For a few weeks, anthropologist and 3QD friend Scott Atran has been on the front lines with the Peshmarga fighters in Kurdistan facing ISIS troops just a few hundred meters away. He had sent me this report some days ago by email:
by Scott Atran
Today we were near the front at Kirkuk. Peshmarga and and the Islamic State are separated by a narrow channel of water less than 100m wide with embankments and trenches on both sides. We were able to talk to 3 captured IS guys, at least two of whom will likely be executed in short order because they carried out pretty nasty killings. It is a hard war along a 1070 km front in Iraq alone. One of their Kurdish captors has been wounded 17 times, his brother killed. The other has a brother who was paraded by IS the other day in a cage with the captured Peshmarga fighters in Hawija. He knows his brother will be butchered and there is nothing he can do to save him. The three IS fighters were all young, in their twenties, two with wives and children and the eldest my son's age. A former senior US General in Iraq who was with me agreed that the failed security environment for their families created in the wake of the US invasion was in large part responsible for closing off any avenue of hope for these young people and making them susceptible for recruitment to IS. This is also the assessment of the senior Peshmarga (KDP/KRG) leadership. The stories these young fighters tell through our experiments and interviews help make this clear (but details later another time). One thing is clear, they know nothing about the Quran or Islamic history other than what they've heard in their upbringing and from AQ and IS. None have more than elementary school education.
Much has been written about foreign fighters, although their reality here on the ground is somewhat different than what has been widely presented by analyzing social media. In fact they come here to fight and die and almost none are ever captured: the westerners often die in suicide attacks; those from the former Soviet republics (Chechnya, Uzbekistan, Dagestan) with long fighting experience go on as operational leaders and snipers until they are killed, or captured and executed on the spot. Foreign fighters can return to home country only if they escape IS or are sent by IS, because IS will execute them under the slightest suspicion of defection. Peshmarga consider the foreign fighters to be the best, most committed and most dreaded.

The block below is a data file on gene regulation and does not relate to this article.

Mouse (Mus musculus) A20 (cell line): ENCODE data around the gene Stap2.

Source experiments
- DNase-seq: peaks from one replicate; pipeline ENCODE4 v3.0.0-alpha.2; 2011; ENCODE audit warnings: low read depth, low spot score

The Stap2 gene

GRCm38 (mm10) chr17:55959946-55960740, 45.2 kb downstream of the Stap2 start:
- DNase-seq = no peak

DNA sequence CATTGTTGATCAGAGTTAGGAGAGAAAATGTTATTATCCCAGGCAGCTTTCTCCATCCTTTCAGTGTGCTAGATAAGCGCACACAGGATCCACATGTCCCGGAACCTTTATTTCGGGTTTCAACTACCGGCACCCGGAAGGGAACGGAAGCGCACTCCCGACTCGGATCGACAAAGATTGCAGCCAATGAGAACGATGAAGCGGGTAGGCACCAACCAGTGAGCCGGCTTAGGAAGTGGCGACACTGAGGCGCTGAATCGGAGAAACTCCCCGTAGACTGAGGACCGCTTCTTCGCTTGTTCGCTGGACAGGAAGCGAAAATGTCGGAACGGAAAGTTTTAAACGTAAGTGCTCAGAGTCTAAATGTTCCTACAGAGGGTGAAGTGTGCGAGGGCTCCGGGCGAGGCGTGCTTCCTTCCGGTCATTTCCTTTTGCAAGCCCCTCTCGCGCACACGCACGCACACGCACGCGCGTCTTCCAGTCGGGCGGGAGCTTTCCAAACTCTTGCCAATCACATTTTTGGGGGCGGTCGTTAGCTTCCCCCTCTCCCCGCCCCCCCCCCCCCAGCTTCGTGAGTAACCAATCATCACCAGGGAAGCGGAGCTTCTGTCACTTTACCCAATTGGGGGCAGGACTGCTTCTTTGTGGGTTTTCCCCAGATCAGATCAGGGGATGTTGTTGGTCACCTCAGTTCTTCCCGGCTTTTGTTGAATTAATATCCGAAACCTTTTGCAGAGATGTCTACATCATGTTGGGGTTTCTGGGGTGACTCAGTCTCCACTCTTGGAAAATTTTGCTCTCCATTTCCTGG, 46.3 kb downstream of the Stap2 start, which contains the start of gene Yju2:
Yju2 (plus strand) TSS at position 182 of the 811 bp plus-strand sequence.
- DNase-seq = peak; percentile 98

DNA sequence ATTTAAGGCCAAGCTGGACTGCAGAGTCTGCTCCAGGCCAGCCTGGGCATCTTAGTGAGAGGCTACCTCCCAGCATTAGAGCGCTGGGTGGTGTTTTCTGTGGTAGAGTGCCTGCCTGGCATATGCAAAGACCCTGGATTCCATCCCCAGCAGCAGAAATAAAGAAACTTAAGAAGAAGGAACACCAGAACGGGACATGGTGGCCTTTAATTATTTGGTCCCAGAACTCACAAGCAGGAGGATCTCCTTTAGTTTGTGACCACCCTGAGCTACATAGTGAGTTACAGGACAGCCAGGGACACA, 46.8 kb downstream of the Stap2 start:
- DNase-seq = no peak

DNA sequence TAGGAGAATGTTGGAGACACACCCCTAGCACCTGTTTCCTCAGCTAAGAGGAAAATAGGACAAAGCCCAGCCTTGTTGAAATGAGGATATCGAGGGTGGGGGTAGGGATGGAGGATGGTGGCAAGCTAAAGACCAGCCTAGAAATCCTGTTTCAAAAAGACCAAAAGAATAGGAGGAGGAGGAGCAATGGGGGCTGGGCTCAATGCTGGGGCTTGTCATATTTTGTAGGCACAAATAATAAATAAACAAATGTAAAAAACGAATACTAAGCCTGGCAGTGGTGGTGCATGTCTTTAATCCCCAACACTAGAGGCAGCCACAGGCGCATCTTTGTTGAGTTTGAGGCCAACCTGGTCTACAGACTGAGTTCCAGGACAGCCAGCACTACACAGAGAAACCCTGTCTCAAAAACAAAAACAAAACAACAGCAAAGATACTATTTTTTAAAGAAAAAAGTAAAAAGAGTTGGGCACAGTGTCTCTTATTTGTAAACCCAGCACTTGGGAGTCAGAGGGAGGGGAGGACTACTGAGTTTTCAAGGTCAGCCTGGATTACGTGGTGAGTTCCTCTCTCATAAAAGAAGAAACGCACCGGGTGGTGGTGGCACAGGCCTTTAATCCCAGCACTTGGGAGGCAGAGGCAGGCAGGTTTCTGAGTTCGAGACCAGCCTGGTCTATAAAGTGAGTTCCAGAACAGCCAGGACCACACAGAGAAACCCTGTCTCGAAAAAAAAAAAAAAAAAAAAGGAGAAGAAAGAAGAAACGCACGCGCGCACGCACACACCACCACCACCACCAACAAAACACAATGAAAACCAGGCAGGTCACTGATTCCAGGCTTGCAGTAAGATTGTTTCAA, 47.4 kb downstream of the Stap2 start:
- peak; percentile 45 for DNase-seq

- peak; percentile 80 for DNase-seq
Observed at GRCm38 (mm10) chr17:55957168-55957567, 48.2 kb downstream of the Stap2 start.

IS used to pierce Peshmarga lines with suicide attacks in armored vehicles that barreled through barrages of RPGs. But now the Peshmarga have Milan anti-tank missiles from Europe that can stop this cold. Yet the US insists that the Peshmarga obtain permission from the central gov't in Baghdad (which is coordinating operations with Iran's Al Quds force Tikrit and elsewhere – a recipe for disaster on several planes) to keep the weapons flowing that keep the Kurds alive. All this to keep the Kurds tied to a gov't they hate and which hates them.
Some IS fighters are leaving the Tikrit front and infiltrating into Kirkuk with their families, but Kurdish forces do not expect major actions here.
Scott also has an article with Douglas M. Stone in the New York Times today:
The Islamic State continues to control a huge section of Syria. But in Iraq, its advance has stalled. While Shiite militias and their Iranian allies fight the Islamic State ferociously, the Kurds have held a 640-mile front against the Islamic State’s advance. Their steadfastness should prompt America to rethink its alliances and interests in the region and to deepen its relationship with the Kurds — who are sometimes described as the world’s largest stateless nation.
Last week, the Sunni town of Tikrit (Saddam Hussein’s hometown) fell to largely Shiite forces from Iraq, backed by Iran. An offensive to retake Mosul, Iraq’s second largest city and the heart of Arab Sunni nationalism, is now within reach. The Kurds plan to enter eastern Mosul, where many Kurds lived before the Islamic State seized the city in June, but they say that moderate Arab Sunnis must lead the effort to retake the rest of the city — not Baghdad’s predominantly Shiite forces or the Iranian-backed Shiite militias. The Kurds point out that it was grievances against Shiite rule that helped drive Sunni support for the Islamic State in the first place.
Together with Lydia Wilson and Hoshang Waziri, our colleagues at Artis, a nonprofit group that uses social science research to resolve intergroup violence, we found that the Kurds demonstrate a will to fight that matches the Islamic State’s. The United States needs to help them win.
Scott Atran is an American and French anthropologist who is a Director of Research in Anthropology at the Centre National de la Recherche Scientifique in Paris, Senior Research Fellow at Oxford University in England, Presidential Scholar at John Jay College of Criminal Justice in New York, and also holds offices at the University of Michigan. He has studied and written about terrorism, violence and religion, and has done fieldwork with terrorists and Islamic fundamentalists, as well as political leaders.